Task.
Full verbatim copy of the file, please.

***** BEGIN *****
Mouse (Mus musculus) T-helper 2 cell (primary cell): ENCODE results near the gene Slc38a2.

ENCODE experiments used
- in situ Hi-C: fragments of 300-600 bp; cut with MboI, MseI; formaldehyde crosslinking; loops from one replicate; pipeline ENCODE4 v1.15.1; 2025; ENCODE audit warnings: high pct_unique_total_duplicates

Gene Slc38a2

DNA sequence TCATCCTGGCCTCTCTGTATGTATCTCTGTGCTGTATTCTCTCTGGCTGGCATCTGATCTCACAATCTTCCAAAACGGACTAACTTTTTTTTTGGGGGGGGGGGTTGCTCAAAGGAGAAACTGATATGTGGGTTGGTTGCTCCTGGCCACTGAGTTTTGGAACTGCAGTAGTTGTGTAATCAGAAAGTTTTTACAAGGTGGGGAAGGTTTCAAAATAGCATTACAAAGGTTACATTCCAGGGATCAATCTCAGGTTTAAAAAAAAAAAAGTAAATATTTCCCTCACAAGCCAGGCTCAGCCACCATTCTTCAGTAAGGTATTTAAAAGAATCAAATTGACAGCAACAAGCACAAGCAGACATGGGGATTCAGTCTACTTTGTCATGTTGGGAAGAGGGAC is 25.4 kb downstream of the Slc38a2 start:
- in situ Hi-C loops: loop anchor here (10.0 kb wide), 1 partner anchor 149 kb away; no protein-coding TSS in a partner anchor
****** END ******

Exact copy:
Mouse (Mus musculus) T-helper 2 cell (primary cell): ENCODE results near the gene Slc38a2.

ENCODE experiments used
- in situ Hi-C: fragments of 300-600 bp; cut with MboI, MseI; formaldehyde crosslinking; loops from one replicate; pipeline ENCODE4 v1.15.1; 2025; ENCODE audit warnings: high pct_unique_total_duplicates

Gene Slc38a2

DNA sequence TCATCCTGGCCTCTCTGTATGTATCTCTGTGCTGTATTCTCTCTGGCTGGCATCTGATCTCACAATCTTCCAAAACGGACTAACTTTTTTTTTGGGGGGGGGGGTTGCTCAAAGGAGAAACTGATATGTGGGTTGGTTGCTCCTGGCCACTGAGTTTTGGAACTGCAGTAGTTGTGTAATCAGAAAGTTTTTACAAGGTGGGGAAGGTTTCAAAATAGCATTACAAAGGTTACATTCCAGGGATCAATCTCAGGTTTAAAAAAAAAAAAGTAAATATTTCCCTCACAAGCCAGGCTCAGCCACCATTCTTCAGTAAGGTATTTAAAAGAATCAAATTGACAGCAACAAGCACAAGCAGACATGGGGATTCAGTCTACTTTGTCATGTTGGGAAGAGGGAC is 25.4 kb downstream of the Slc38a2 start:
- in situ Hi-C loops: loop anchor here (10.0 kb wide), 1 partner anchor 149 kb away; no protein-coding TSS in a partner anchor